With the Tories becoming a more shrill version of UKIP with less professionalism and a worse leader, and the Labour Party becoming the Socialist Workers Party with greater factionalism, the political opportunity for the Liberal Democrats is vast. Everyone who even casually watches politics knows this. However, this is easy to say and harder for the Lib Dems to take advantage of in practice. For instance, what should the Lib Dems’ fiscal policy be?
With the Tories and Labour both promising to bankrupt the country by spending vast amounts of public money we don’t have, it might be tempting to simply join them in the spend-a-thon. Yet the Lib Dems could take advantage of the Tories throwing away their advantage as the party of thrift and sense by trying to take it for themselves, upping their electability in Lib-Con seats. However, go too far with this and the party looks like a bunch of misers at a free for all. The Lib Dems have to offer some goodies at the same time.
Here are my basic thoughts on what Lib Dem Treasury policy should look like:
- Make a real thing of the “Revoke Dividend”. Every economist worthy of the name knows that the spectre of Brexit is dragging the economy down. You can say it’s because of uncertainty, you can say it’s because business knows that Brexit, whenever it comes, would be bad, the fact that the current Brexit situation is financially harmful is hardly in doubt. The Lib Dems have to make a big deal out of how revoking Article 50 will end the uncertainty and result in a large amount of public money currently being tied up in Brexit related pots being made available to spend on the NHS and other public services.
- Have some actually business friendly policies. Most fiscal policy post-coalition has been too far left in terms of its language and its orientation. I’m not saying the Lib Dems need to ape the Tories, even the Cameroon Tories in this regard, but some policies that help business would be nice. No need to re-invent the wheel here: lower employer’s NI on new employees, a tax break on R&D, playing up how stopping the Brexit process will encourage foreign investment to increase.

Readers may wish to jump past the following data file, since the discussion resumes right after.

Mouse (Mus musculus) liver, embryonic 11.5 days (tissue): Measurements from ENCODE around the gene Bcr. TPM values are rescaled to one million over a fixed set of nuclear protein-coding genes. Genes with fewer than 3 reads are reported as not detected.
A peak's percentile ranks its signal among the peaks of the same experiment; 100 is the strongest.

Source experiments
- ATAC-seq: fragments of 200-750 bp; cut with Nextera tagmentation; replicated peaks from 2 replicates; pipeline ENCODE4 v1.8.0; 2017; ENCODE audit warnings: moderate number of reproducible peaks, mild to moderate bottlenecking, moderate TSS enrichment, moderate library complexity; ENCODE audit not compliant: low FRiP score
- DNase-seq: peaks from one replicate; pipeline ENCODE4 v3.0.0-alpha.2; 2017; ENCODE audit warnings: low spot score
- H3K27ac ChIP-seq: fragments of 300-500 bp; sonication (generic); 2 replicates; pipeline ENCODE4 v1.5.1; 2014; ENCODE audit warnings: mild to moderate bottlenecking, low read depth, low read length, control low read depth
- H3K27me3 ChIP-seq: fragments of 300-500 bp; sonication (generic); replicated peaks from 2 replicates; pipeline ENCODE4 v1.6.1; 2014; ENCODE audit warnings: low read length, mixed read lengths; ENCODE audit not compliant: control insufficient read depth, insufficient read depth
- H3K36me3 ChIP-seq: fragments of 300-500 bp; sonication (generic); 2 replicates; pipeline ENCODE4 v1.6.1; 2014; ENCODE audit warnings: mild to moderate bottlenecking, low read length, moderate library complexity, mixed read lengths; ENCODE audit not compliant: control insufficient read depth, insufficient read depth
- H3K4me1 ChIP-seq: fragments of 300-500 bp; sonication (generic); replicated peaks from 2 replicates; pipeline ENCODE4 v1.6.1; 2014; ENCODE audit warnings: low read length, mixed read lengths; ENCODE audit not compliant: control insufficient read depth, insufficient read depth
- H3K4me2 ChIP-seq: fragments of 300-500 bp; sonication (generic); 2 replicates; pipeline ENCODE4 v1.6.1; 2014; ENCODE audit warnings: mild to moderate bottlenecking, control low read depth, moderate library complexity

- Speak of being a party of government in a positive as opposed to an apologetic way. Particularly in Lib-Con seats, the fact that the Lib Dems were in government in the coalition is an advantage, not a minus. The Lib Dems need to stop apologising for mistakes made during the 2010-2015 and focus on their achievements, as well as the fact that having been in power means that they would know how to handle it if it were to happen again.
I worry a little about how much the party is really thinking about this, particularly given both the Tories and Labour will want to attack the party on this front. It requires nuance and a fully worked out strategy for how to fend off the most likely attacks from the Big Two. Having the better spreadsheets will be far from enough. This needs to be done quickly, given how soon we could be facing a general election.
With the two main Parties vowing to outspend each other, there will be little scrutiny of Liberal Democrat spending plans. They might as well create a wish list and you have one or two fair suggestions.
Two areas that could resonate are local government, which has been over squeezed and help for young people entering or newly entered into work (though you do have a suggestion there). Local government could be more generously treated for developing its infrastructure particularly, including for housing.
On the coalition, it is a benefit that Liberal Democrats can proclaim that they have shown themselves to be responsible in fiscal management. They can attack the Conservatives for how much worse their deficit will be due to Brexit and Labour similarly but emphasising that ‘revoke’ is a necessity for their plans to have any chance.
Unfortunately, I think we are heading for a recession which is likely to blow all plans off course anyway.